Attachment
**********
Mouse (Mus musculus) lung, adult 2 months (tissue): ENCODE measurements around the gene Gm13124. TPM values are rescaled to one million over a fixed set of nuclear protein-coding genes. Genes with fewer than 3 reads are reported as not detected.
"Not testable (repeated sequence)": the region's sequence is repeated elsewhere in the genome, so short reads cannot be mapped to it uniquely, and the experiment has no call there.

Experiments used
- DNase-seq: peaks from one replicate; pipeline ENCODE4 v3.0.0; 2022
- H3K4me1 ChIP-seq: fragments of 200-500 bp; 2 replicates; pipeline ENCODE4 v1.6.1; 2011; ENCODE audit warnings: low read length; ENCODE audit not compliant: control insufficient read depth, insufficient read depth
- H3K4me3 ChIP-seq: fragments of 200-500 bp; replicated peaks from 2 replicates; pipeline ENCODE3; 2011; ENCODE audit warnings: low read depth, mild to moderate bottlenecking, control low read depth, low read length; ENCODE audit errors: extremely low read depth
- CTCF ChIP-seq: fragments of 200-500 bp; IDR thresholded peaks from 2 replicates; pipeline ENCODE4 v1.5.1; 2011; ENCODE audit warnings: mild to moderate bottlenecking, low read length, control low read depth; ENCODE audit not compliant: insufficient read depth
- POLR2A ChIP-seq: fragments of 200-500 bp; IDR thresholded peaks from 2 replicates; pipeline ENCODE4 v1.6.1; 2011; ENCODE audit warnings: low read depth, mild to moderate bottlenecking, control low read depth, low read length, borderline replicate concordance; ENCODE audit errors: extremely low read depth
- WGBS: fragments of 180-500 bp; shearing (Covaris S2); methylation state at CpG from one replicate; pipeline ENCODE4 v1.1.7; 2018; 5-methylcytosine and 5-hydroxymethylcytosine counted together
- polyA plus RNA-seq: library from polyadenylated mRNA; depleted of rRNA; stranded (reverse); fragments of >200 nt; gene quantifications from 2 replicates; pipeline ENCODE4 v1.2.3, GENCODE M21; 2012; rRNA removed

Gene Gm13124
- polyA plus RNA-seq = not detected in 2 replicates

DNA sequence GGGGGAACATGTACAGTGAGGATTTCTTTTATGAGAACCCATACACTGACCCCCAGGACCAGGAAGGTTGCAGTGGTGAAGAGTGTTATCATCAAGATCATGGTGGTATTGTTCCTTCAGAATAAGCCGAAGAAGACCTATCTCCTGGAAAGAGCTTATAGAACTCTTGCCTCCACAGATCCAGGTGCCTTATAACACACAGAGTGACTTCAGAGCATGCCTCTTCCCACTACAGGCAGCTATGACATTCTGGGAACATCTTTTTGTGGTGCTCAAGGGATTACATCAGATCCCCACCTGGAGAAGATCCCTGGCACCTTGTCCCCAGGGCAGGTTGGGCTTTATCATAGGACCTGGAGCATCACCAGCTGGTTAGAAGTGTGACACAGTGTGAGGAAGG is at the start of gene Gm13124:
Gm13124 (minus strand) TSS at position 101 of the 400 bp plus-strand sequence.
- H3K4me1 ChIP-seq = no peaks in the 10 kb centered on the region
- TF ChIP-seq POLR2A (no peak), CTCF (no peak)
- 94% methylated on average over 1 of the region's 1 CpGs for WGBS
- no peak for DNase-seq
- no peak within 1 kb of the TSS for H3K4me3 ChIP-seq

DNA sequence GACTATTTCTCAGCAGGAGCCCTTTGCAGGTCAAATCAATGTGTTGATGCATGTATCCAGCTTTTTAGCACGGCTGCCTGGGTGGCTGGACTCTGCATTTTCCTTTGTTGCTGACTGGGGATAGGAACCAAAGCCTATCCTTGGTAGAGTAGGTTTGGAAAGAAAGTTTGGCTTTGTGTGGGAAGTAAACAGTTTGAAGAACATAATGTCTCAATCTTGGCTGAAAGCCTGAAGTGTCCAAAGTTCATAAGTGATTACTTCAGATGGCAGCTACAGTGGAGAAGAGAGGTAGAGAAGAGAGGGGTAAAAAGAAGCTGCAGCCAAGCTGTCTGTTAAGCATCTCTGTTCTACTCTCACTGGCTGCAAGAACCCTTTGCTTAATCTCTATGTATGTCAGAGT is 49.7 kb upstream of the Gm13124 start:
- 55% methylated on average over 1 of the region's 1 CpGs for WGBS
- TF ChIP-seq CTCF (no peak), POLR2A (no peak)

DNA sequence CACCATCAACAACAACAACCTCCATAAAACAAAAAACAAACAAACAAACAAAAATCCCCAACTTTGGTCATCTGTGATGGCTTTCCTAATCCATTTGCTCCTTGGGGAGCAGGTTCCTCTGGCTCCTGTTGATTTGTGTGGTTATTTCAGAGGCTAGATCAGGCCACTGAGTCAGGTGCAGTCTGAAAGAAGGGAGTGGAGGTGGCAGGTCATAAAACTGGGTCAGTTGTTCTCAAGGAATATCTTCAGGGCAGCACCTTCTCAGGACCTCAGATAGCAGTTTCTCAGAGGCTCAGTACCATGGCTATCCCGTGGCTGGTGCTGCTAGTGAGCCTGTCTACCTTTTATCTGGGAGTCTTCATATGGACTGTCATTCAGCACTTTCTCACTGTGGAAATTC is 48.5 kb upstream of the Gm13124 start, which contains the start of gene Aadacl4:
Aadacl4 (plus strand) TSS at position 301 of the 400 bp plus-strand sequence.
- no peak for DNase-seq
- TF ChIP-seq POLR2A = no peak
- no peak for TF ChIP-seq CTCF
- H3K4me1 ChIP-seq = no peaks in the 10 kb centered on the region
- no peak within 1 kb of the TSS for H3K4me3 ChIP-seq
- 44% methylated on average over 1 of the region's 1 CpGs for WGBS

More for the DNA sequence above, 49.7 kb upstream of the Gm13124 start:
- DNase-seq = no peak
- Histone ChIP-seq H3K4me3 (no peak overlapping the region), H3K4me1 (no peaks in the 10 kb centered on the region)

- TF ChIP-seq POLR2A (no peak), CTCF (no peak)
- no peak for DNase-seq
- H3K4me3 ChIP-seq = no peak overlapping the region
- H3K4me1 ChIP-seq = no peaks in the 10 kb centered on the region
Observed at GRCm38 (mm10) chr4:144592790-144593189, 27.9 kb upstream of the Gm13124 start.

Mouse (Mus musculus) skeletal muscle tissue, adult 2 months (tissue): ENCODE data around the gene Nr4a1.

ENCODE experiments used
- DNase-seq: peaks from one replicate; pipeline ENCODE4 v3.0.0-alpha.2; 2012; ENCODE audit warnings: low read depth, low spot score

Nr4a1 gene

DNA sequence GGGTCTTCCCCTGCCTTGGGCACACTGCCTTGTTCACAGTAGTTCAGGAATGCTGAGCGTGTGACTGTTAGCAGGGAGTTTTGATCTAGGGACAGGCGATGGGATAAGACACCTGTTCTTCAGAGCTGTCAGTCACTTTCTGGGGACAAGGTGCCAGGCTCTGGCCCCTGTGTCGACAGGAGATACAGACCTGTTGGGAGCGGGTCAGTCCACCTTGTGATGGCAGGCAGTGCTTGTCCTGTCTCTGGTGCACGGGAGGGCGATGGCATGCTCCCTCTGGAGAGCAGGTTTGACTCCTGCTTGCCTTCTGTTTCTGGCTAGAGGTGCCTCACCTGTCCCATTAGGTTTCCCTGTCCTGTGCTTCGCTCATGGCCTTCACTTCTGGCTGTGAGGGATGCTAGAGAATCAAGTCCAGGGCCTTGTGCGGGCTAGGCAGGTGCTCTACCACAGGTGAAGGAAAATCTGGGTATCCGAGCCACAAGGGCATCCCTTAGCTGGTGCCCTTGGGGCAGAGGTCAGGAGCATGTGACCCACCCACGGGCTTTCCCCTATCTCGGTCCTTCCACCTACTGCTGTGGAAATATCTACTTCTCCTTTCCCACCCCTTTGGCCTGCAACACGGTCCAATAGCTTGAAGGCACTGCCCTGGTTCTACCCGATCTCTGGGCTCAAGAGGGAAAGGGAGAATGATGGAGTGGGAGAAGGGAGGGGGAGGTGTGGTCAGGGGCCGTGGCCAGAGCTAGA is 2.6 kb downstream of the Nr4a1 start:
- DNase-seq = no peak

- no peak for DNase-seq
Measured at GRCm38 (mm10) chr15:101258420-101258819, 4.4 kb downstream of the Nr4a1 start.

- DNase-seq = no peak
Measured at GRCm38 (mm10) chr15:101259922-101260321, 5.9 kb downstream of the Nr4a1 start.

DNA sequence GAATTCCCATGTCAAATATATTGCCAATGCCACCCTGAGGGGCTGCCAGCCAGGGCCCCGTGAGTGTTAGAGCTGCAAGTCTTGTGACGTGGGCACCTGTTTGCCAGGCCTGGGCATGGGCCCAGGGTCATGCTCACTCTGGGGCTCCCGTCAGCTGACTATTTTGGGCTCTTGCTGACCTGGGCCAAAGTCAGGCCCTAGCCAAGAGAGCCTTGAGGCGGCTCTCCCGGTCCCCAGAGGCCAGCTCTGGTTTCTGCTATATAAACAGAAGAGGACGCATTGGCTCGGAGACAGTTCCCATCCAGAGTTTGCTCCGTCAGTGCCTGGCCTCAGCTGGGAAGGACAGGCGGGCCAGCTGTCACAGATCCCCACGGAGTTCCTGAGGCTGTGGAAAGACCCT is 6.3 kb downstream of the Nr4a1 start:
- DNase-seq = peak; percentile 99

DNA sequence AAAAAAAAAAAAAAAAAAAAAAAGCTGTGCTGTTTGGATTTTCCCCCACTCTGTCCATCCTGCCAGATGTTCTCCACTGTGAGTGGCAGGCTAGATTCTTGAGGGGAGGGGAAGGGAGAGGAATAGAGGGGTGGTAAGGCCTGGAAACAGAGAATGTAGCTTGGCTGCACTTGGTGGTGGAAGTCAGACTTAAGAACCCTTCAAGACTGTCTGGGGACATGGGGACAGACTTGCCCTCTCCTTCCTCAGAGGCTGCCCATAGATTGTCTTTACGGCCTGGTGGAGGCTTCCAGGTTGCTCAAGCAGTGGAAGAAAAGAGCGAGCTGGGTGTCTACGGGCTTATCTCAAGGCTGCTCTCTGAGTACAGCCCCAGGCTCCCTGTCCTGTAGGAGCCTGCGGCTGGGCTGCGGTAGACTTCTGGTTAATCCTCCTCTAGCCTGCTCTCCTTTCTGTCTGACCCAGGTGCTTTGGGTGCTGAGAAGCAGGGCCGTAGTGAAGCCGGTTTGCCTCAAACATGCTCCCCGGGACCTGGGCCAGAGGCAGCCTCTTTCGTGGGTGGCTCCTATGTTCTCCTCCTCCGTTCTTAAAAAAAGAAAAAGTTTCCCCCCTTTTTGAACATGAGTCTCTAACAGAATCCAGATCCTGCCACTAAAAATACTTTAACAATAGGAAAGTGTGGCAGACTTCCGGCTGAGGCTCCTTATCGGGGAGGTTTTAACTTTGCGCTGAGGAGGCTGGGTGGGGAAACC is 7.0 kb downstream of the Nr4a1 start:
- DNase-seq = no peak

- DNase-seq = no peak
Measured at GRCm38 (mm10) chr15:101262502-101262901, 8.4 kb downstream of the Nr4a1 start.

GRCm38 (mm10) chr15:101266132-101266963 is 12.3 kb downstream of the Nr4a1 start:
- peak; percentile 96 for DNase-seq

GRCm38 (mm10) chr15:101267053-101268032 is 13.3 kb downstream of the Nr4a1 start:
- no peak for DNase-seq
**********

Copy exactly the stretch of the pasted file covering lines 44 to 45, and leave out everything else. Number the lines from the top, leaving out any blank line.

- DNase-seq = no peak

- no peak for DNase-seq